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Save the Baltic Sea

Geoengineering efforts to bring oxygen into the deep Baltic should be abandoned, says Daniel J. Conley.

The Baltic Sea holds the world's largest human-induced dead zone: a body of water that has all the symptoms of nutrient overload and oxygen deprivation. Dumping from sewage-treatment plants, farming and industry has poured about 20 million tonnes of nitrogen and 2 million tonnes of phosphorus into the Baltic over the past 50 years1, spurring algal blooms.

In summer, cyanobacteria cover the beaches in green slime. As these blooms die, they fall to the sea floor and decay, using up available oxygen in the process. The oxygen-deprived bottom waters can no longer support higher forms of life, and the viable habitat for fish such as cod is greatly reduced. Over the past decade, an average of 60,000 square kilometres of the Baltic Sea has been 'hypoxic' each year: lacking enough oxygen to support its normal ecosystem.

Cyanobacteria cover the Baltic Sea in green slime, spurred by flows of nitrogen and phosphorous. Credit: ENVISAT/ESA

Several large-scale geoengineering interventions have been proposed as solutions to this problem. Such radical remediation measures promise impressive improvements in water quality on short timescales. They are popular in the media and politically attractive. But they could also be dangerous. We should not let such schemes detract from the action plan that is already in place to reduce nutrient flows into the Baltic. Models predict that this plan will greatly reduce hypoxia (see 'Breathing life into the Baltic').

Stifled seas

The problem of hypoxic waters is on the rise around the globe. Climate warming is likely to exacerbate matters — warmer temperatures speed up algal decomposition and reduce the rate at which oxygen from the air seeps into ocean surface waters2. Low oxygen levels kill sea-floor organisms and change how elements cycle through the system. In hypoxic conditions, the phosphorus-bearing iron oxyhydroxides in sediments dissolve, increasing the release of phosphate into the water. At the same time, low oxygen inhibits denitrifying bacteria in the sediments, boosting nitrogen levels. The net effect is an excess of phosphorous, which fuels nitrogen-fixing cyanobacteria and algal blooms. These decay and lead to ever more hypoxia — a vicious circle.

One potential countermeasure entails using pumps to mix the water3. This comes with significant challenges. About 100 pumping stations would be needed throughout the Baltic to transport oxygen-rich water from a depth of about 50 metres to a depth of 125 m, and the pumps must remain operational for several decades. This is projected to cost at least €200 million (US$254 million).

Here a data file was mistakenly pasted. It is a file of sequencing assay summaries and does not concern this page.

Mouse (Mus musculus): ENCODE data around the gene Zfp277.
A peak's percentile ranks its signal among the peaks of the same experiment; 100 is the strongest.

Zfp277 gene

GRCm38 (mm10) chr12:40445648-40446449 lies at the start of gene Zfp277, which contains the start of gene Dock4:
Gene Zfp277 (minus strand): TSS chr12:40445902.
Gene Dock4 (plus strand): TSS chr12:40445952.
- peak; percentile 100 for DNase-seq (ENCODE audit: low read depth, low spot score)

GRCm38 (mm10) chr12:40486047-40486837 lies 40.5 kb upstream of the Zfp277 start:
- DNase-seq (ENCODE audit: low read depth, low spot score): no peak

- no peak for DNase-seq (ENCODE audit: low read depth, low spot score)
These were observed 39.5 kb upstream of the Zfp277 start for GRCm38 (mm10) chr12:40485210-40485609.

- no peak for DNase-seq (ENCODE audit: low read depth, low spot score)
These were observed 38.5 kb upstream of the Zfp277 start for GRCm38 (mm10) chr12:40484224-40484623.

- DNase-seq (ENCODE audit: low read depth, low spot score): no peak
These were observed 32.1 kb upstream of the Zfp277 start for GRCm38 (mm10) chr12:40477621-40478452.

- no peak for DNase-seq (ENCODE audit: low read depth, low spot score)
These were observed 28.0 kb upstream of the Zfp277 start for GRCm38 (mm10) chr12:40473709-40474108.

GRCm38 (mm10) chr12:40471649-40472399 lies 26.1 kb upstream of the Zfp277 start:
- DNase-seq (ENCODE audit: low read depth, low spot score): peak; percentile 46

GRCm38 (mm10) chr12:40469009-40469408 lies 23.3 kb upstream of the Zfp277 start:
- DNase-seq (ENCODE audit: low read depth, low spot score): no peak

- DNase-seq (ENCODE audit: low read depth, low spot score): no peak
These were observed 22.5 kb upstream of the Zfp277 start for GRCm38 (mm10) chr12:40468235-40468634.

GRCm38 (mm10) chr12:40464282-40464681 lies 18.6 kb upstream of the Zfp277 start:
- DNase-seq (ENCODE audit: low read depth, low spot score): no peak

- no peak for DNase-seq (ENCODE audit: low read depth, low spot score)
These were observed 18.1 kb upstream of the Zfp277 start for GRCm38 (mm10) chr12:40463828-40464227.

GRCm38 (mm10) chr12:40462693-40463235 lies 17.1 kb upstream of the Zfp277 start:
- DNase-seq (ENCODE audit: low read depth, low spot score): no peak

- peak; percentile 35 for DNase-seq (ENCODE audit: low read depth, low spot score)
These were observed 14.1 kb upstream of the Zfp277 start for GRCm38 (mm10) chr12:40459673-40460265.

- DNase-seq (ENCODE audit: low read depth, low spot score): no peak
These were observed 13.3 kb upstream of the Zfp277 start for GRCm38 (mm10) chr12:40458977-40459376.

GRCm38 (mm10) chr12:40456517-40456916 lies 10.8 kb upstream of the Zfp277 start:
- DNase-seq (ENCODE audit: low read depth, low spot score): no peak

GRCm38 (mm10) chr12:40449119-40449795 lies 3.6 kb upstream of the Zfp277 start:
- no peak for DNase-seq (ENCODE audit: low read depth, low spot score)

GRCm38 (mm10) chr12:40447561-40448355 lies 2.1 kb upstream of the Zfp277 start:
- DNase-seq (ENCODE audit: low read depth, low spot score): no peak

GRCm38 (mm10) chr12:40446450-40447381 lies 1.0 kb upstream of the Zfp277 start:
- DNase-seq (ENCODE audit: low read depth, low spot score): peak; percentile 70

The problem lies in the volumes involved. It has been estimated4 that between 2 million and 6 million tonnes of oxygen would be required to keep the bottom waters of the Baltic Sea at a level above 2 milligrams of oxygen per litre — the limit for hypoxia. Theoretically, renewable energy sources such as wind power could be used to drive the required pumps at sea3. But pumping would also move less-salty water from the surface to deeper regions, potentially interfering with natural patterns of water circulation and the reproductive success of some fish species.

Warmed waters

In 2009, the Swedish government spent 30 million Swedish kronor (US$3.8 million) investigating this pumping option. Recent reports from those pilot studies show that the experiments were able to add oxygen (see However, some of the effect was counterbalanced by increases in water temperature, which can lower oxygen levels by spurring the metabolism of microbes in sediment. Bottom waters warmed as much as 8 °C at a test site in the coastal waters of Finland, for example. The raised temperatures also increased levels of ammonium, which can stimulate the growth of harmful algae.

In western Sweden, the pumping disturbed the layers of varying salinity in a deep fjord, altering water turnover and circulation patterns (see So far, these projects have been evaluated mostly by proponents of geoengineering. They must be subjected to unbiased, thorough scrutiny.